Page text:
Depending on the time of year and the availability of food there are many migratory fish that visit the region at different times, taking advantage of the fluctuating availability of food, the most common are listed here.
BARRACUDA (family: Sphyraenidae)
A fearsome predator, the BARRACUDA (Sphyraena sphyraena) certainly looks the part, and this is perhaps the reason for the myth that that they are dangerous to divers. Attacks on swimmers or divers are extremely rare. They are attracted to shiny objects and the attention they pay to divers and swimmers is usually one of curiosity rather than as a potential meal.
Barracuda are are long and streamlined with silvery blue grey scales and a distinctively large mouth displaying a fearsome array of needle sharp teeth. They are a shoaling fish as juveniles but become lone hunters when mature, reaching up to 2 meters in length. Most sightings of barracuda in Turkish waters are of fairly large shoals numbering sometimes hundreds with individuals rarely exceeding 50cms in length.
SHARKS (family: Carcharhinidae)
What were believed to be white-tip sharks, (Carcharhinus albimarginatus) have on very rare occasions been sighted by divers along the Aegean coast, singly and in groups of up to five individuals. Each sighting was close to the shore at a depth of around 25 meters and often after several stormy days of strong southerly winds. They were not aggressive, showing little interest in the divers, and disappeared from the area after only a few days.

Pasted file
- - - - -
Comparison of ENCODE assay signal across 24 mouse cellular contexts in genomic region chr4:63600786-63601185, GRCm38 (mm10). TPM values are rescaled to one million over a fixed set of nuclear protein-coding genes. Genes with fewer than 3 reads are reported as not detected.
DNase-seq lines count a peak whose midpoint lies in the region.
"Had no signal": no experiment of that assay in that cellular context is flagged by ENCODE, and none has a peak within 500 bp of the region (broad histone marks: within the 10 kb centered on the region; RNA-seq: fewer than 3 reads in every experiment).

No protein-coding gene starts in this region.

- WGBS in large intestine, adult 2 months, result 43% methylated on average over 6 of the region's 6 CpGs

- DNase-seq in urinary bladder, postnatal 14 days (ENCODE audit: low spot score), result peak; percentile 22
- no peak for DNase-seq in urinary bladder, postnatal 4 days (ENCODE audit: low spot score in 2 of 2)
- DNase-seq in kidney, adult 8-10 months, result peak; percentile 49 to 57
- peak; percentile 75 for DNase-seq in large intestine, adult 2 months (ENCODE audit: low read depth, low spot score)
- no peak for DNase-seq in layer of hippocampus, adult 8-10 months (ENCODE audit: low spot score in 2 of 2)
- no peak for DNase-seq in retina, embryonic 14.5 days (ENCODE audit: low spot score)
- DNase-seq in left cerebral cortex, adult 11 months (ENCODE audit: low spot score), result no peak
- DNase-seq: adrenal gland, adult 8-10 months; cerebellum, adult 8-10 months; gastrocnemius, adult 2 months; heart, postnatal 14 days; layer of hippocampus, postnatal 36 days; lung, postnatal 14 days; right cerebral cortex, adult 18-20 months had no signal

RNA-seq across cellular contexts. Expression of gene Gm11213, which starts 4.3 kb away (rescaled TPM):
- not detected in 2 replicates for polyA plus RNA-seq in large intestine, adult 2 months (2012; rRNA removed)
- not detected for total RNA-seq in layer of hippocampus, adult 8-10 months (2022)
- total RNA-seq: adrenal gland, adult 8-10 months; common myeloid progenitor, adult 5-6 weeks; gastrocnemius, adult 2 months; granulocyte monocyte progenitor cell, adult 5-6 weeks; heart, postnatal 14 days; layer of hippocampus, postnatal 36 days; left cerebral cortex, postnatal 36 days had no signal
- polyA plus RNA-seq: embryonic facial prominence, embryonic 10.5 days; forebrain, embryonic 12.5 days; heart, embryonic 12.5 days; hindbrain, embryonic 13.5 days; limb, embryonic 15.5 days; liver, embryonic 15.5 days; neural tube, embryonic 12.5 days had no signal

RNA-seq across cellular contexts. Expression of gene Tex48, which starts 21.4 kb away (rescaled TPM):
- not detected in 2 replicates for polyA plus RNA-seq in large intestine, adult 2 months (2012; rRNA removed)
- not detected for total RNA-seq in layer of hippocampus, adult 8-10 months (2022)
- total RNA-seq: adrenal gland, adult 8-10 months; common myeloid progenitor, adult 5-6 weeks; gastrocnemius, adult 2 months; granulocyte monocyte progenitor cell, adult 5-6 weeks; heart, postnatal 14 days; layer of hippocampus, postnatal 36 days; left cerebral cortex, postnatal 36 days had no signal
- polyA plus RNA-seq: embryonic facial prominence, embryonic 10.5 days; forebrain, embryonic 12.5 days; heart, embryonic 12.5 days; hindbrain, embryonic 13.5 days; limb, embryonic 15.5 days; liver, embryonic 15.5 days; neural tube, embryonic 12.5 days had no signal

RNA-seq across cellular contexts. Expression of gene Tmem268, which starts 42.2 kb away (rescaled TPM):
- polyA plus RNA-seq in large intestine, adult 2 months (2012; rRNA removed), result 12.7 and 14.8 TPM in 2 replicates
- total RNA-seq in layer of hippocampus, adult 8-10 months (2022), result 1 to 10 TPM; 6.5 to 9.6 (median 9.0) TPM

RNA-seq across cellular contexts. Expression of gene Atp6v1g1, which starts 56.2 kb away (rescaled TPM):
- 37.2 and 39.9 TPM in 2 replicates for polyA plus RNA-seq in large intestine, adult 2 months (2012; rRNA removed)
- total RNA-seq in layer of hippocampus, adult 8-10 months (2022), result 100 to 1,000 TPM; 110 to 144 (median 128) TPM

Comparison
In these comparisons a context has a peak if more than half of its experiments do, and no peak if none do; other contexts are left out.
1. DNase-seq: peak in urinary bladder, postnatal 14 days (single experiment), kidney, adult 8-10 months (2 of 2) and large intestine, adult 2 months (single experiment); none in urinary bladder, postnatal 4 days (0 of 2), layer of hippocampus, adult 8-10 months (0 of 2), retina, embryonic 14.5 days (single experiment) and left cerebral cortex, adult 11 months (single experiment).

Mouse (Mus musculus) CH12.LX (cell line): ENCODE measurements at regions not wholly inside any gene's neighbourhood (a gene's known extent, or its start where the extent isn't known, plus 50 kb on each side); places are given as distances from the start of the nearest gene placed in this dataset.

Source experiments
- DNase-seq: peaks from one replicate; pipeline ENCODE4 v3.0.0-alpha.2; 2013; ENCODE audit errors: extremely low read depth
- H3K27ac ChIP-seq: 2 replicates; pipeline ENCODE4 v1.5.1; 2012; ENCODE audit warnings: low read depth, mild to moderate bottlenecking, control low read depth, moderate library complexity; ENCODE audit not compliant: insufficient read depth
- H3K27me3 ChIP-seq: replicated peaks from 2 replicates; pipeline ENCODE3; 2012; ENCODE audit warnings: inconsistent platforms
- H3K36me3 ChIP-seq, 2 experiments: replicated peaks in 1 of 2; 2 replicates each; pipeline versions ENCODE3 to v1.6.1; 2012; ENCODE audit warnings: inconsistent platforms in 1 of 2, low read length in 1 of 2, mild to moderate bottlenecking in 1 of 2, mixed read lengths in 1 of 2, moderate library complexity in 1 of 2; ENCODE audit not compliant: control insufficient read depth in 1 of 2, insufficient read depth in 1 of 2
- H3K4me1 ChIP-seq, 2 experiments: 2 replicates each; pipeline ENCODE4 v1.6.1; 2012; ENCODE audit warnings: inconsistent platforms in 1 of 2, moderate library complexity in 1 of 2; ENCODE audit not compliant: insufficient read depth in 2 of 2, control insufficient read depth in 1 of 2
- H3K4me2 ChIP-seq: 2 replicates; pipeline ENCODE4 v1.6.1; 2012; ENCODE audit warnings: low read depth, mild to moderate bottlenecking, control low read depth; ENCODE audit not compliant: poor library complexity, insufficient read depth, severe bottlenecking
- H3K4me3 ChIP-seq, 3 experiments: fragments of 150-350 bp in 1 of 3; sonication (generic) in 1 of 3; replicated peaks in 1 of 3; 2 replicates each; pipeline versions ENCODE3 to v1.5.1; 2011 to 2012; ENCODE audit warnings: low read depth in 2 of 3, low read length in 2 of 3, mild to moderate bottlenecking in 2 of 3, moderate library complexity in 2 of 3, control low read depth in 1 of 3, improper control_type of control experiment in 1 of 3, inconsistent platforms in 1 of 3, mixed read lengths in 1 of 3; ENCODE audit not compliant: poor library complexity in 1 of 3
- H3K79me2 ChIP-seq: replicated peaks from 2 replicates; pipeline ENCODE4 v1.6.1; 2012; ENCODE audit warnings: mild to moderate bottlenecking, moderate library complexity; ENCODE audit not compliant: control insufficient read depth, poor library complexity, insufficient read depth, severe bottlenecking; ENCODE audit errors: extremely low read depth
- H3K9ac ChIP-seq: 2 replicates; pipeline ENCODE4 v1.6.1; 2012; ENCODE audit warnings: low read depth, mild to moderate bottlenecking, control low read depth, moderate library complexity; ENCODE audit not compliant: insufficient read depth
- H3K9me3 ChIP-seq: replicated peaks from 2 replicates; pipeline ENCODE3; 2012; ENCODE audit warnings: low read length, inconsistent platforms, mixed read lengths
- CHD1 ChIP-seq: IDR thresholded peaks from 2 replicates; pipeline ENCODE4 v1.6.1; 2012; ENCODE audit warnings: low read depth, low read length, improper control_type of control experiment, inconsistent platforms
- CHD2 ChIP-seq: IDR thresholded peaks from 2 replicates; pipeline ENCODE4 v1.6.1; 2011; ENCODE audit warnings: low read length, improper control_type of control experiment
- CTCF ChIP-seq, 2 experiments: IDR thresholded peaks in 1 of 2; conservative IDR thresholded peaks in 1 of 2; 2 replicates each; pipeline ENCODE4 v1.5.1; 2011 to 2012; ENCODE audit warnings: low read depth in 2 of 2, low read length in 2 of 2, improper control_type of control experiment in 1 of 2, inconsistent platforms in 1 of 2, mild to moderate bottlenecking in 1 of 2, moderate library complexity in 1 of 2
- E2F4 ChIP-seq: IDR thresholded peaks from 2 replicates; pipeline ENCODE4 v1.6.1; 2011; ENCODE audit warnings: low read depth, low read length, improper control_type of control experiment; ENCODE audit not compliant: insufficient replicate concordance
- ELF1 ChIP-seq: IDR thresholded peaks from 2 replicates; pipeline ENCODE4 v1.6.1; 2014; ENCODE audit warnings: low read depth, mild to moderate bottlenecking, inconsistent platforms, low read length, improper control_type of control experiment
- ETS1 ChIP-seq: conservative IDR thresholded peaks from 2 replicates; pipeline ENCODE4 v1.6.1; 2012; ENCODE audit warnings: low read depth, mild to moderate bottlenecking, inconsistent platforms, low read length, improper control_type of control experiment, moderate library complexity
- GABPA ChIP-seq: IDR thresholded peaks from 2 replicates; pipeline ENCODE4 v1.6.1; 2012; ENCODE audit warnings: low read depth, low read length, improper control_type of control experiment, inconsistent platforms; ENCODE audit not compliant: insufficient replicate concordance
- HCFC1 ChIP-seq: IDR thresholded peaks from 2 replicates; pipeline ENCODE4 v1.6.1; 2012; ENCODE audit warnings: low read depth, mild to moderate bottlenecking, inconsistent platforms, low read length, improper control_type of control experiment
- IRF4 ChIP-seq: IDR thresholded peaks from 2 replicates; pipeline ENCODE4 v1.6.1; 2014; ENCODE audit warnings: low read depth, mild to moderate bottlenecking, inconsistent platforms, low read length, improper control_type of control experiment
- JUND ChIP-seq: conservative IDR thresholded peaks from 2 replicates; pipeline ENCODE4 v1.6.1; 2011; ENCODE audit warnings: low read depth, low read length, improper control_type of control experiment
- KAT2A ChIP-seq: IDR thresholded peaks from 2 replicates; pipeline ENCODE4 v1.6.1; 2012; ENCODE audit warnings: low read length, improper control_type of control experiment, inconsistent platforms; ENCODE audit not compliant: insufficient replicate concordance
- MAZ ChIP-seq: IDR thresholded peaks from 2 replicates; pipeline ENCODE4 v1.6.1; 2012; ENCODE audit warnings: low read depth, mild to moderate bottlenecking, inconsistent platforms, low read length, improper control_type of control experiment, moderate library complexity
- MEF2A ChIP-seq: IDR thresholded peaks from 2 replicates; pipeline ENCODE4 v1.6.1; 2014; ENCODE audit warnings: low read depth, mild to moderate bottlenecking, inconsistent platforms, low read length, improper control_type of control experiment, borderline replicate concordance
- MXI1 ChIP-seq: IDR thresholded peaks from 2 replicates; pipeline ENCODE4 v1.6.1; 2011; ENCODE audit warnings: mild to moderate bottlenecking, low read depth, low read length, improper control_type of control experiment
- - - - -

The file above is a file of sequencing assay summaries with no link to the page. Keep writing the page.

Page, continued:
TRIGGER FISH (Balistes carolinensis)
A rare visitor to Turkish waters the triggerfish can very occasionally be seen near rocks or hiding in crevices. They have a deep, ovoid shaped body with a large first dorsal fin followed closely a second. A third large rear dorsal fin is matched by a smaller anal fin. These fins are moved in unison but in opposite directions, giving the triggerfish a very distinctive swimming action. Their color is variable ranging from green brown blue and they rarely exceed 25cms in length.
TUNA (family: Scombridae)
Possibly the ultimate hunting fish, and unlike other fish the tuna has developed the ability to generate and retain heat enabling its muscles to operate at very high efficiency. They have a large proportion of oxygen and carbohydrate enriched muscle, giving them a very efficient aerobic metabolism. Fishes usually lose heat through through their gills during respiration but the tunas’ countercurrent heat exchange system re-cycles the heat like a marine turbocharger. This makes them formidable high speed predators, able to attain speeds of up to 76kph (47mph).
Some species do not have the ability to move their gills and rely solely on the ‘ram jet ventilator’ effect of water flowing over their gills as they swim.
Tuna are a migratory fish and are more often only found in open water or around offshore reefs. Although there are many species of tuna only a few can be seen here , usually from around September and during the winter when the availability of food is higher. The tuna is a voracious feeder and requires as much as a quarter of its body weight of food per day. If there are tuna around and you see shoals of smaller fish suddenly move as one mass close to the rocks, then look out for a tuna making a lightning pass, like a frenzied torpedo.